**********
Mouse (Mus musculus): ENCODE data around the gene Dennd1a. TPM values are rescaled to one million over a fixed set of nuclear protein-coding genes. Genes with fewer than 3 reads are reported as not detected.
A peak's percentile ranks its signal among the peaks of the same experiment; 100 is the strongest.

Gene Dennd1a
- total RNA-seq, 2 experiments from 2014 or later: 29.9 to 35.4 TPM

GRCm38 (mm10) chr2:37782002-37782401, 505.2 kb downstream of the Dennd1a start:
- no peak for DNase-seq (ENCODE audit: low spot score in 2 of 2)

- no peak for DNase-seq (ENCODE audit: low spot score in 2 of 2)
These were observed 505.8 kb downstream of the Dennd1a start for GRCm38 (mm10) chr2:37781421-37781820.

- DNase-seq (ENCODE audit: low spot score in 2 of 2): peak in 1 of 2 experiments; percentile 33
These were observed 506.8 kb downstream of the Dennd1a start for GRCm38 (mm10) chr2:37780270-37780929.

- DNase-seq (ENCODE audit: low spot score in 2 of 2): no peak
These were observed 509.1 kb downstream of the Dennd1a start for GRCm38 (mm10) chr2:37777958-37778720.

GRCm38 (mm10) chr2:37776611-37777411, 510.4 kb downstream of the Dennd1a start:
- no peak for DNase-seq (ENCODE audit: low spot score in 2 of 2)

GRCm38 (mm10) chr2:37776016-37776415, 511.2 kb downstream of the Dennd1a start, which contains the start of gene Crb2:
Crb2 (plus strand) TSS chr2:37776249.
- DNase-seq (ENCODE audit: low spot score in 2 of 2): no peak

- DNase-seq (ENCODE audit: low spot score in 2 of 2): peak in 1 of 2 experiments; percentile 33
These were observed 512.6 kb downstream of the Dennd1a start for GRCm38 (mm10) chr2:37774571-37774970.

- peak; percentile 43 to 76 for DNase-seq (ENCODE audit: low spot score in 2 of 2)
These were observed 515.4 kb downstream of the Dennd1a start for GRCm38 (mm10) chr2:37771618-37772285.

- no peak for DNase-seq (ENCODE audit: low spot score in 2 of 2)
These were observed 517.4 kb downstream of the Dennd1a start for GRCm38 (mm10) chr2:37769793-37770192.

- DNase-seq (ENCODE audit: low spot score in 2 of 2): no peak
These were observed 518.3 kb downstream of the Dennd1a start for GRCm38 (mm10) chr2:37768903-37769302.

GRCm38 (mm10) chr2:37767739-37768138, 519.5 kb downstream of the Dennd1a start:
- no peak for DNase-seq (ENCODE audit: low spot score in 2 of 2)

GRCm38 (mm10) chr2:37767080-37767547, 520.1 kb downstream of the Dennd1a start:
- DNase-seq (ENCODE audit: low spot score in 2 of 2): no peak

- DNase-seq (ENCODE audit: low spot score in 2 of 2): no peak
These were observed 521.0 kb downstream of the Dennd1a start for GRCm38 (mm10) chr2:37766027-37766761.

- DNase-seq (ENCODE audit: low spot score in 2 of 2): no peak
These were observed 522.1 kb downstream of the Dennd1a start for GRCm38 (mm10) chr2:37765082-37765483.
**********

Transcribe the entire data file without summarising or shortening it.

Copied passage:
Mouse (Mus musculus): ENCODE data around the gene Dennd1a. TPM values are rescaled to one million over a fixed set of nuclear protein-coding genes. Genes with fewer than 3 reads are reported as not detected.
A peak's percentile ranks its signal among the peaks of the same experiment; 100 is the strongest.

Gene Dennd1a
- total RNA-seq, 2 experiments from 2014 or later: 29.9 to 35.4 TPM

GRCm38 (mm10) chr2:37782002-37782401, 505.2 kb downstream of the Dennd1a start:
- no peak for DNase-seq (ENCODE audit: low spot score in 2 of 2)

- no peak for DNase-seq (ENCODE audit: low spot score in 2 of 2)
These were observed 505.8 kb downstream of the Dennd1a start for GRCm38 (mm10) chr2:37781421-37781820.

- DNase-seq (ENCODE audit: low spot score in 2 of 2): peak in 1 of 2 experiments; percentile 33
These were observed 506.8 kb downstream of the Dennd1a start for GRCm38 (mm10) chr2:37780270-37780929.

- DNase-seq (ENCODE audit: low spot score in 2 of 2): no peak
These were observed 509.1 kb downstream of the Dennd1a start for GRCm38 (mm10) chr2:37777958-37778720.

GRCm38 (mm10) chr2:37776611-37777411, 510.4 kb downstream of the Dennd1a start:
- no peak for DNase-seq (ENCODE audit: low spot score in 2 of 2)

GRCm38 (mm10) chr2:37776016-37776415, 511.2 kb downstream of the Dennd1a start, which contains the start of gene Crb2:
Crb2 (plus strand) TSS chr2:37776249.
- DNase-seq (ENCODE audit: low spot score in 2 of 2): no peak

- DNase-seq (ENCODE audit: low spot score in 2 of 2): peak in 1 of 2 experiments; percentile 33
These were observed 512.6 kb downstream of the Dennd1a start for GRCm38 (mm10) chr2:37774571-37774970.

- peak; percentile 43 to 76 for DNase-seq (ENCODE audit: low spot score in 2 of 2)
These were observed 515.4 kb downstream of the Dennd1a start for GRCm38 (mm10) chr2:37771618-37772285.

- no peak for DNase-seq (ENCODE audit: low spot score in 2 of 2)
These were observed 517.4 kb downstream of the Dennd1a start for GRCm38 (mm10) chr2:37769793-37770192.

- DNase-seq (ENCODE audit: low spot score in 2 of 2): no peak
These were observed 518.3 kb downstream of the Dennd1a start for GRCm38 (mm10) chr2:37768903-37769302.

GRCm38 (mm10) chr2:37767739-37768138, 519.5 kb downstream of the Dennd1a start:
- no peak for DNase-seq (ENCODE audit: low spot score in 2 of 2)

GRCm38 (mm10) chr2:37767080-37767547, 520.1 kb downstream of the Dennd1a start:
- DNase-seq (ENCODE audit: low spot score in 2 of 2): no peak

- DNase-seq (ENCODE audit: low spot score in 2 of 2): no peak
These were observed 521.0 kb downstream of the Dennd1a start for GRCm38 (mm10) chr2:37766027-37766761.

- DNase-seq (ENCODE audit: low spot score in 2 of 2): no peak
These were observed 522.1 kb downstream of the Dennd1a start for GRCm38 (mm10) chr2:37765082-37765483.